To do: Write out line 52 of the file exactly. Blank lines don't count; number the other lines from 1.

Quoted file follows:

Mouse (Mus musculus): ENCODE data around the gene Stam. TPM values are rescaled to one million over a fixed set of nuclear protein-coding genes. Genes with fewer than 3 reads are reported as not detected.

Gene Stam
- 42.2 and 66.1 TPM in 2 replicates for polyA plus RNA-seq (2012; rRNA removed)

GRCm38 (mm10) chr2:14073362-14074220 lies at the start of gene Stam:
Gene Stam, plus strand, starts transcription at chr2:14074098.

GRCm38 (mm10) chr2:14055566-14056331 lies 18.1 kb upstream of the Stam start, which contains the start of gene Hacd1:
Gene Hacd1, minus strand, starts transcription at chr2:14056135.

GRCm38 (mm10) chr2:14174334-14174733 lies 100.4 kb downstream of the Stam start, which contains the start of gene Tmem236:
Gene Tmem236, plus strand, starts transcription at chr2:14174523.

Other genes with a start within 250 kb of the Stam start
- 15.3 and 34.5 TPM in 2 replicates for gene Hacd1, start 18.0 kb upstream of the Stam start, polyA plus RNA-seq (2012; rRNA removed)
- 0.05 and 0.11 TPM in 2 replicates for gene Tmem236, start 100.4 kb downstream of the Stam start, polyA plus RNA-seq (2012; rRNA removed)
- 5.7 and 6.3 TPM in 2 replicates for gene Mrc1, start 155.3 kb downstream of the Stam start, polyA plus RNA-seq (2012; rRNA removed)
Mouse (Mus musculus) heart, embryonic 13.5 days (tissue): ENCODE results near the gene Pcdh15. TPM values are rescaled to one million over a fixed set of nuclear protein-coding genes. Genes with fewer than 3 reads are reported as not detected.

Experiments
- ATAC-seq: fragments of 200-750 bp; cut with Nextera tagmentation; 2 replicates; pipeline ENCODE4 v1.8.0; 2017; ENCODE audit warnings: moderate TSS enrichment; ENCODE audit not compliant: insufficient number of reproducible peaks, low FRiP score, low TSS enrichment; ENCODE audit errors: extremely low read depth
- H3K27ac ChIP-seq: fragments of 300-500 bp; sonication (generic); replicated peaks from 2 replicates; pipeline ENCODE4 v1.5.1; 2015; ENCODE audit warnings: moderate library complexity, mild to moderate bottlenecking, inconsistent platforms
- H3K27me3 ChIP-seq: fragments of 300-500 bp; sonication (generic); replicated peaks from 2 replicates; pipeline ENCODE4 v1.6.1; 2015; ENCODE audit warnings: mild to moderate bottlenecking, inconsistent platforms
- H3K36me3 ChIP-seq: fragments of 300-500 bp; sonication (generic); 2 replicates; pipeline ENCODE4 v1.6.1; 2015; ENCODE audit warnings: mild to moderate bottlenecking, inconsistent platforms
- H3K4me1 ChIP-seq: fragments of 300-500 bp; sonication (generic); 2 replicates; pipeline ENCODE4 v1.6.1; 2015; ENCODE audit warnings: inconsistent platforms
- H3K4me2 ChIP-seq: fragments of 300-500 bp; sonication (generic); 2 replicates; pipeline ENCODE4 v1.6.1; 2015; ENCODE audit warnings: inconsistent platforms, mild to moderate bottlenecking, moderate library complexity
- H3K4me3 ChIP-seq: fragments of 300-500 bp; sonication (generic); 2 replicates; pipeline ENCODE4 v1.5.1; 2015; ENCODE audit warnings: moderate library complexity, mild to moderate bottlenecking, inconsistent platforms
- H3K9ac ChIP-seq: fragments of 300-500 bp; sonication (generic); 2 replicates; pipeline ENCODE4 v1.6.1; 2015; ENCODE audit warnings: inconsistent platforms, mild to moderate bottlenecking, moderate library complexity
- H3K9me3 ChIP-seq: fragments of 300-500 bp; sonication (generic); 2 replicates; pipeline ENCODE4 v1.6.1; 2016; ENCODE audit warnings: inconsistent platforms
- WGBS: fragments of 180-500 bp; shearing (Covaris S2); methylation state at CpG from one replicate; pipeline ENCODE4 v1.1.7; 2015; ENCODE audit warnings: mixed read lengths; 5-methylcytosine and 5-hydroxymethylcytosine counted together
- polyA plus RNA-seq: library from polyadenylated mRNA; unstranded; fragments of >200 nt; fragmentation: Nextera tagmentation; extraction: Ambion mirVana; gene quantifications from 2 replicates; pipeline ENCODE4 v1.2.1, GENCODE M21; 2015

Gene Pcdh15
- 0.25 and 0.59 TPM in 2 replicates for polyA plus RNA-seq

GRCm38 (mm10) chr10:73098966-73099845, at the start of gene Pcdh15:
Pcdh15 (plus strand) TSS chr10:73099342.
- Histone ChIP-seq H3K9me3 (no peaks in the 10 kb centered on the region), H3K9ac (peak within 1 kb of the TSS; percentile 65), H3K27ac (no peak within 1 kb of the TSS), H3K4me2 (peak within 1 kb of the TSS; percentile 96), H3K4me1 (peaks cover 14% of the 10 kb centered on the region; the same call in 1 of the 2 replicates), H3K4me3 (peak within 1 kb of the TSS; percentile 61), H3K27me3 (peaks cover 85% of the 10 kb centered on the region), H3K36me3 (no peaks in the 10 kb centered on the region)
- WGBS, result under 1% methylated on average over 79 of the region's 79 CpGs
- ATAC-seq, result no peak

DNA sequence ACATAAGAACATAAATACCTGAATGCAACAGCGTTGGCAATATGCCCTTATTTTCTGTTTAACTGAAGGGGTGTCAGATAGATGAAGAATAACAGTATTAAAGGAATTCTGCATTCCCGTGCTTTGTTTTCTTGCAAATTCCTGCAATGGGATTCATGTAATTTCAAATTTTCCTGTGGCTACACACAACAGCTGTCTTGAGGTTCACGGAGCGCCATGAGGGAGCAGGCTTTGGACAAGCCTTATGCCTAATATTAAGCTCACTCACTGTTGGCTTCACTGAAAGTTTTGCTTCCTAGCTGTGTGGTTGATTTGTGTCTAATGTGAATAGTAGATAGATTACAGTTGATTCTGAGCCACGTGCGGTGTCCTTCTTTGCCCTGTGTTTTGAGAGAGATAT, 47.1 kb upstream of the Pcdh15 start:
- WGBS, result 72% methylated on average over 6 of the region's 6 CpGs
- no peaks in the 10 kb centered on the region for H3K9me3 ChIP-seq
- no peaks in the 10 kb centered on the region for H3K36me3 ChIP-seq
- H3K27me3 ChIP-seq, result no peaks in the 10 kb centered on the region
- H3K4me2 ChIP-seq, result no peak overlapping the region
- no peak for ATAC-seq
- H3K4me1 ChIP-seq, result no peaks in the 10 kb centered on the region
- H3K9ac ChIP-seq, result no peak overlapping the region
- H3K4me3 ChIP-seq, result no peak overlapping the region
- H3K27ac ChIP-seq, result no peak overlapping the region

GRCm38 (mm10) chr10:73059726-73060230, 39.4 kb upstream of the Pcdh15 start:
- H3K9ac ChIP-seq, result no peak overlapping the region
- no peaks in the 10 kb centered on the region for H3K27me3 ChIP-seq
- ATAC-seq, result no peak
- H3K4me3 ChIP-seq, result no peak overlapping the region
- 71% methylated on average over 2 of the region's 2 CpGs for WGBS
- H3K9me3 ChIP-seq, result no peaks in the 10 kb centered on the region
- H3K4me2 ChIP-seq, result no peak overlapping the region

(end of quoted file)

- H3K4me2 ChIP-seq, result no peak overlapping the region